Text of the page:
He added that Lagos residents are expected to pay between N3.5 million and N6 million for burial at the private cemeteries located within the cemetery.
He said: “This is Lagos, the state of class and excellence. And this finds expressions in everything we do, including burying our dead. There is class among the dead. Although Atan is a public cemetery, there are located within it some private cemeteries which offer funeral services to the rich.
“There are Ebony Casket, BMC and other private cemeteries. These funeral homes offer services ranging from burial and motorcade services to other funeral services.
“For the private cemeteries, the prices range between N3.5 million and N6 million while for public burial, it could go for as low as N100,000 and N300,000 and in some cases, N10,000 for temporary burial.
“The difference between the burial of the rich and the poor is that the graves of the rich are decorated with marbles while those of the poor are left plain. It finds expression only in the amount lavished on the tombstone and marbles. It is nothing more than a show of wealth.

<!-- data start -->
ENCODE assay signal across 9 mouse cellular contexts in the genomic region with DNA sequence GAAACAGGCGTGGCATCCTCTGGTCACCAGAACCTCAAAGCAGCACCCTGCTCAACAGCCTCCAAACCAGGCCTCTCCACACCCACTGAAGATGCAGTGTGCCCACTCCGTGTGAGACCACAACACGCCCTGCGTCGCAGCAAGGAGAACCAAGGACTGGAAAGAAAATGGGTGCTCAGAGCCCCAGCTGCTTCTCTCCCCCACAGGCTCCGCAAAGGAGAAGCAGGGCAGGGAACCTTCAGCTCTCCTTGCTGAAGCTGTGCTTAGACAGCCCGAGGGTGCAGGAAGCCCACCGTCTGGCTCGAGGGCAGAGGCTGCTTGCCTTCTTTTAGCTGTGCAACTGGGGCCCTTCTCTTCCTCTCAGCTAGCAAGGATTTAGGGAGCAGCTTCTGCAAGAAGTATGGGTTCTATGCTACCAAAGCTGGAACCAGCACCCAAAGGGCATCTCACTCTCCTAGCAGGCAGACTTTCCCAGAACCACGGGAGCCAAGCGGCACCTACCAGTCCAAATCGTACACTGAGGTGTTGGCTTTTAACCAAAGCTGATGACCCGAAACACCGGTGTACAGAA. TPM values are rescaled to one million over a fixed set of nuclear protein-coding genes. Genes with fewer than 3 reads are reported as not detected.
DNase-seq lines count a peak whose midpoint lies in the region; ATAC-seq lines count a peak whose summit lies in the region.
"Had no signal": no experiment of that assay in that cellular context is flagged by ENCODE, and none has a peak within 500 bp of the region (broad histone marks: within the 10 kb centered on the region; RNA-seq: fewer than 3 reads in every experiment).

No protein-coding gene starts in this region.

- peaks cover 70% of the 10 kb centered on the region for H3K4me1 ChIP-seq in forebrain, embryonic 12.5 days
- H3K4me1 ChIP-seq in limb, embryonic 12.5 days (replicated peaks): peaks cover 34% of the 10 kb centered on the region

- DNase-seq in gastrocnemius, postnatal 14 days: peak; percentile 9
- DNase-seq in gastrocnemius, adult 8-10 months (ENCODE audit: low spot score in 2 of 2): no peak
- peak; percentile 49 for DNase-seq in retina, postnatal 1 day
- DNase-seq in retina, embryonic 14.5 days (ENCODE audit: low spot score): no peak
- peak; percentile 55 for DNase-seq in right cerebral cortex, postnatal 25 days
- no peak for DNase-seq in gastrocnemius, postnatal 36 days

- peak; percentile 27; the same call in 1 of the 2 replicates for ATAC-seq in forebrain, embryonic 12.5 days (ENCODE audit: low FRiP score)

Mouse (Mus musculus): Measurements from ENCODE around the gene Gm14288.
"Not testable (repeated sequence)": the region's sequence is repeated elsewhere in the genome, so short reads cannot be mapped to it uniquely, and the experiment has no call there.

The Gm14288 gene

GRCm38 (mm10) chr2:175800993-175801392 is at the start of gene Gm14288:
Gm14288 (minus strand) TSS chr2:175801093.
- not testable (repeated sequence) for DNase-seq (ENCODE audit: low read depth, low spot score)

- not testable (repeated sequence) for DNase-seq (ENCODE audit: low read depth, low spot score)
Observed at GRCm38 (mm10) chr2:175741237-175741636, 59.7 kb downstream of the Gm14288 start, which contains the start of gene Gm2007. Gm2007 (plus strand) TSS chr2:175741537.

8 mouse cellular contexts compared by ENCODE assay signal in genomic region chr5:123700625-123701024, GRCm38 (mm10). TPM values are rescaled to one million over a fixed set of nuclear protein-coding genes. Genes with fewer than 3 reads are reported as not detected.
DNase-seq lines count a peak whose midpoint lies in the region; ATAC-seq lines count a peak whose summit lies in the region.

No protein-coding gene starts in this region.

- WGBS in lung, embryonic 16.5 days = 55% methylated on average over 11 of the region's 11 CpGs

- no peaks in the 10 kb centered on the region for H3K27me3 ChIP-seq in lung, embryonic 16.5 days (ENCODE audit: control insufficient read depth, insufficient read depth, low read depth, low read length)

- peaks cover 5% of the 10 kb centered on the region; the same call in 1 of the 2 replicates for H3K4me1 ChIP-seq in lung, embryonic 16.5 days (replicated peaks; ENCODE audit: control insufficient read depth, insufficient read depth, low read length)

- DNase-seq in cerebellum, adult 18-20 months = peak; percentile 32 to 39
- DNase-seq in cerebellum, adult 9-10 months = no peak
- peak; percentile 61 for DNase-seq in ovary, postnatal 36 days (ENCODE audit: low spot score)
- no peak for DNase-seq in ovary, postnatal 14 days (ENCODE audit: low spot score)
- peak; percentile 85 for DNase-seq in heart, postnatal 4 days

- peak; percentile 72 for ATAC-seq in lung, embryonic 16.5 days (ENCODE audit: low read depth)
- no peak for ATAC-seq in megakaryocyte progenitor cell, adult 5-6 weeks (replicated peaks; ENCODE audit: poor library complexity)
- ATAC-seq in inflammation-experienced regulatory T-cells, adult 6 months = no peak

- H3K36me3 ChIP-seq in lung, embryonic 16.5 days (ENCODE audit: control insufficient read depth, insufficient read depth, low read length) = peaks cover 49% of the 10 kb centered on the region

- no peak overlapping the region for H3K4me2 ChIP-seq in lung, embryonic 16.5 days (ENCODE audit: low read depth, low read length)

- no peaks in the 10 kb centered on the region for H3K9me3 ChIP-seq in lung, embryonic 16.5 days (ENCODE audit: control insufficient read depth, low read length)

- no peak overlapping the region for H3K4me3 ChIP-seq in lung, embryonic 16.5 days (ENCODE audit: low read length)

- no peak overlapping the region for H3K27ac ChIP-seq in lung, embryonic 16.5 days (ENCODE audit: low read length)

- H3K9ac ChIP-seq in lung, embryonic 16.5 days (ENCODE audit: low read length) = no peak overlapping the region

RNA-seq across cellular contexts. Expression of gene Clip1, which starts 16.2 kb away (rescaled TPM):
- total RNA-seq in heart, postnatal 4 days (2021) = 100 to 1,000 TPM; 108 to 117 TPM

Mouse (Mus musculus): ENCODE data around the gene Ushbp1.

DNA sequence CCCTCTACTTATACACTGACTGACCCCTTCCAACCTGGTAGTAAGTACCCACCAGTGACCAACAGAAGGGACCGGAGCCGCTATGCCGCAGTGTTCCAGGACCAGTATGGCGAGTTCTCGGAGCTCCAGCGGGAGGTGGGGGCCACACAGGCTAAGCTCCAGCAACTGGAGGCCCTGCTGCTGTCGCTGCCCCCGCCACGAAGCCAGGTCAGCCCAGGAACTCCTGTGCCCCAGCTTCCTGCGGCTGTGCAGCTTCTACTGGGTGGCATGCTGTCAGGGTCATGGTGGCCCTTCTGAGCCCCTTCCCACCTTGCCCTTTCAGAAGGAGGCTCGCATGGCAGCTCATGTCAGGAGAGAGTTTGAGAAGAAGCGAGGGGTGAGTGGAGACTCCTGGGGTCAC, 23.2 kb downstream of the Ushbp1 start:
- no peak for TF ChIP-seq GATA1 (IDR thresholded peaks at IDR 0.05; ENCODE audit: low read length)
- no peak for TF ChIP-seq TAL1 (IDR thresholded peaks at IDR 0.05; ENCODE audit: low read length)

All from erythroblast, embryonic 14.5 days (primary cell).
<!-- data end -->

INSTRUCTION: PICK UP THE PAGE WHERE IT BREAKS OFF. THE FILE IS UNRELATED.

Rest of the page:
“For me, all human beings are equal in death. The only exception is that the rich have more than enough to throw around on their dead. Meanwhile, with the little spent by the poor to give last respect to their dead, they are also assured of a befitting burial for their dead because at the end of the day, whether rich or poor, the dead are interned with dignity.
“The amount expended on burying the dead doesn’t really matter. At the end of the day, what matters is giving the dead a proper and befitting burial which is exactly what we give to the public at Atan Cemetery.”
Lavish spending on burial is waste –Septuagenarian
A septuagenarian, Pa Peter Oliwaya, described as wasteful, lavish spending on burying the dead.
According to him, the amount spent on burying the dead is not as important as the quality of life the dead lived while on earth.
He said: “We are a wasteful country. Spending heavily on burying the dead and procuring a vault worth millions of naira doesn’t add any value to the dead. It doesn’t give the deceased a ticket to paradise.
“The quality of the vaults and burial chambers gives the impression that the dead would actually rest in peace but this is not so. What the dead face in the graves depends on what they did while on earth.